It sure sounds like the internet download of the phone upgrade took all the bandwidth - which could destroy anything streaming to the TV. Netflix etc., Cable On Demand or even a regular cable signal if your provider uses IPTV instead of QAM (RF signal).

Without knowing the particulars of your ‘cable TV’ protocol it is hard to say.

I didn’t think my phone was THAT good. :slight_smile:

You’re leaving out a lot of information; if you provided a bit more, you might get more helpful responses.

For example:

  • Were you streaming a tv show over the internet? Were you watching something via your cable provider? You mention your TV’s “reception,” which strongly implies that you were watching something over the air (or “OTA”). Which was it?

  • If you were watching an OTA broadcast, what channel was it on?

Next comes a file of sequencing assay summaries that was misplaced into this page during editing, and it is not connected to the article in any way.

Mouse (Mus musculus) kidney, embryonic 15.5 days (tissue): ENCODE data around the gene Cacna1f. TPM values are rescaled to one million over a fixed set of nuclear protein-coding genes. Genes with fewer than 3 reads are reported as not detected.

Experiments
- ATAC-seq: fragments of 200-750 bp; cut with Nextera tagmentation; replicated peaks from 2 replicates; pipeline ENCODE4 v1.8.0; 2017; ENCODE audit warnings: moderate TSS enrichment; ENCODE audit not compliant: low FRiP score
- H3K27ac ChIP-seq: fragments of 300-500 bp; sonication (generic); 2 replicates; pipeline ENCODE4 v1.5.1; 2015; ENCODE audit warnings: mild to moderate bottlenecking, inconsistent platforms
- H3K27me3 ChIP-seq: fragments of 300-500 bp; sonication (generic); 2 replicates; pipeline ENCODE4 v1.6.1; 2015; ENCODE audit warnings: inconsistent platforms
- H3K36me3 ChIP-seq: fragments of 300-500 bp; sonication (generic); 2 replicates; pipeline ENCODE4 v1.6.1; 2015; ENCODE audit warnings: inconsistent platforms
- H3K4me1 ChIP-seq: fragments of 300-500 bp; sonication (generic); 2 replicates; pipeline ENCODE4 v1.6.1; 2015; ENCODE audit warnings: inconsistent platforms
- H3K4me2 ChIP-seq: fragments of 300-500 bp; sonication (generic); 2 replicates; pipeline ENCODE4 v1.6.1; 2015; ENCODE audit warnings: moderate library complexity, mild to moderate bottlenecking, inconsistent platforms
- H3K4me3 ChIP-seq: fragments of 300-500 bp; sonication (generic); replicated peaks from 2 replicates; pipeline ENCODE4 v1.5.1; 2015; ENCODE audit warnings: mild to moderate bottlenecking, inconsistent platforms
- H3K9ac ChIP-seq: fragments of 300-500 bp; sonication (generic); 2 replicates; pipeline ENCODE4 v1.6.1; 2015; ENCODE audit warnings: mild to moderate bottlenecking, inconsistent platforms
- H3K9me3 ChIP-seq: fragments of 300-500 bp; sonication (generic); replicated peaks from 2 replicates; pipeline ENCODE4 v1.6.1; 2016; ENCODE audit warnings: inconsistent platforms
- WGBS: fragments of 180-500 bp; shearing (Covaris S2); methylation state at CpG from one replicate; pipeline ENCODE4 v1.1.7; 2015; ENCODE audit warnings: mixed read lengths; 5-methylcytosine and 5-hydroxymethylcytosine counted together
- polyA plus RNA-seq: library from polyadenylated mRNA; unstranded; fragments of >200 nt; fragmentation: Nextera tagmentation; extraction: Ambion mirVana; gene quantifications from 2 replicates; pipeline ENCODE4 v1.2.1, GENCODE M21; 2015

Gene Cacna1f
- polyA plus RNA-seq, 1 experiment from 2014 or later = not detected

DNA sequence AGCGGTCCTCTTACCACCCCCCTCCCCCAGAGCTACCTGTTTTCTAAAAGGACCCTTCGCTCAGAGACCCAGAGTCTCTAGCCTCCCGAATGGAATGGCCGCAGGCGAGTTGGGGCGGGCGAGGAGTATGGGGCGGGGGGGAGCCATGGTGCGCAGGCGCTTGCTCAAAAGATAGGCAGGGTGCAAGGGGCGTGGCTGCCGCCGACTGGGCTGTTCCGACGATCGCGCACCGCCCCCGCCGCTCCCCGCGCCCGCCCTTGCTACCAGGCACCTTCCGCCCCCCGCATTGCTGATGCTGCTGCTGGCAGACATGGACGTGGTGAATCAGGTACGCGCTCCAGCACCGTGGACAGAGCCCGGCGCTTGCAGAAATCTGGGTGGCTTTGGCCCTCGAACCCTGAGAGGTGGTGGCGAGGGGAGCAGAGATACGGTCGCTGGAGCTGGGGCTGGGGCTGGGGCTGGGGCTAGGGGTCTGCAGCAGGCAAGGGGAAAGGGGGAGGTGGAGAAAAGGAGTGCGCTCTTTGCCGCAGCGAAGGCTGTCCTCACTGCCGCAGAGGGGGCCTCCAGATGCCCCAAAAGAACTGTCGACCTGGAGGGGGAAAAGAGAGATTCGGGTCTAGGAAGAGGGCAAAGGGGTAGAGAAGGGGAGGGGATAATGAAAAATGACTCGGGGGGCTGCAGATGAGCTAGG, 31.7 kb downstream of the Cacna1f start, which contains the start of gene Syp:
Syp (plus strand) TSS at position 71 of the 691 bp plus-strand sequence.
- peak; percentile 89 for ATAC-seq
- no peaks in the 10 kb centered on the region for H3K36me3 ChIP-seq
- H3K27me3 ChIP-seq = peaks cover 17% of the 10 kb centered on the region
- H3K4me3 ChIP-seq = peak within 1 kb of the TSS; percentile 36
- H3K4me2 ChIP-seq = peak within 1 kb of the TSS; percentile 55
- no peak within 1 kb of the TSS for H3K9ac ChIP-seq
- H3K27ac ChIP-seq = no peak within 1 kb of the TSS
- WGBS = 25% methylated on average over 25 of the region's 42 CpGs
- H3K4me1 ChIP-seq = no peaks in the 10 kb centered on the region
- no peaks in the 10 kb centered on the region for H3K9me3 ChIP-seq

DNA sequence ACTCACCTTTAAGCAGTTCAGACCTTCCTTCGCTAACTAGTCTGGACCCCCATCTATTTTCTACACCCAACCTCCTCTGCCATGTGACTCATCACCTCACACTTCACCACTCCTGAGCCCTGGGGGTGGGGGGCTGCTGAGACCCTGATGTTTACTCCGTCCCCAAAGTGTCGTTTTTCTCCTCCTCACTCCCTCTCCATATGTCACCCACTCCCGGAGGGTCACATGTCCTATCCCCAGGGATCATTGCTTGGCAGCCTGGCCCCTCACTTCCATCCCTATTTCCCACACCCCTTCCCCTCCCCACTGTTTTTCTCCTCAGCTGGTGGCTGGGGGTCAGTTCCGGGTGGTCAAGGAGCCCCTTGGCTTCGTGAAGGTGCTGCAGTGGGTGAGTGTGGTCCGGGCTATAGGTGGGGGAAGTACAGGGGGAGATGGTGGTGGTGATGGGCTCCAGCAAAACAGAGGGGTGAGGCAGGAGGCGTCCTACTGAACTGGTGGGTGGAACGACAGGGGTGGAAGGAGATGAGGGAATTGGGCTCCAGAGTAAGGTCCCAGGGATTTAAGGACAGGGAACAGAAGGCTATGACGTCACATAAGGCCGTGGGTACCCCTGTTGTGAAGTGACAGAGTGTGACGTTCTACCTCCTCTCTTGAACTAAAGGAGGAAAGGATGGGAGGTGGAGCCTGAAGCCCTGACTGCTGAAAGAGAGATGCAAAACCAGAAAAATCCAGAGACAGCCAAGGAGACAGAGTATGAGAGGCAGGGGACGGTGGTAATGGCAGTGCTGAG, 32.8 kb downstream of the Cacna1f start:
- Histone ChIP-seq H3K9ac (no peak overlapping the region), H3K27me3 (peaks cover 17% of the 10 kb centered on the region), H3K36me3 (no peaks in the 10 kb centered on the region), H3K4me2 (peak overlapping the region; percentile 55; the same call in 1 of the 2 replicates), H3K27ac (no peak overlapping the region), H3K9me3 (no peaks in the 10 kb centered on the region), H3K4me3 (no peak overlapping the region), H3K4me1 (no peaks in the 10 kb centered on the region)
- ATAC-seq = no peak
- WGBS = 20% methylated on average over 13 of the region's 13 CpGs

• What router are you using? (I’m asking about the brand and model). Does it allow you to set up a 5 GHz network, or are you restricted to 2.4 GHz?

  • What brand of phone are you using? A model would be helpful too.

  • Who is your internet provider and how much bandwidth are you paying for?

The question about whether you have a smart tv was likely in the same vein as my streaming/cable/OTA question. To use the ever-helpful car-analogy gambit:

Posting that you “don’t think” you have a smart TV is a bit like answering a mechanic’s question about what kind of car you have with “I don’t think it’s an electric car.” If you can’t provide some basic, concrete information about your problem, then it’s almost impossible to provide a concrete solution.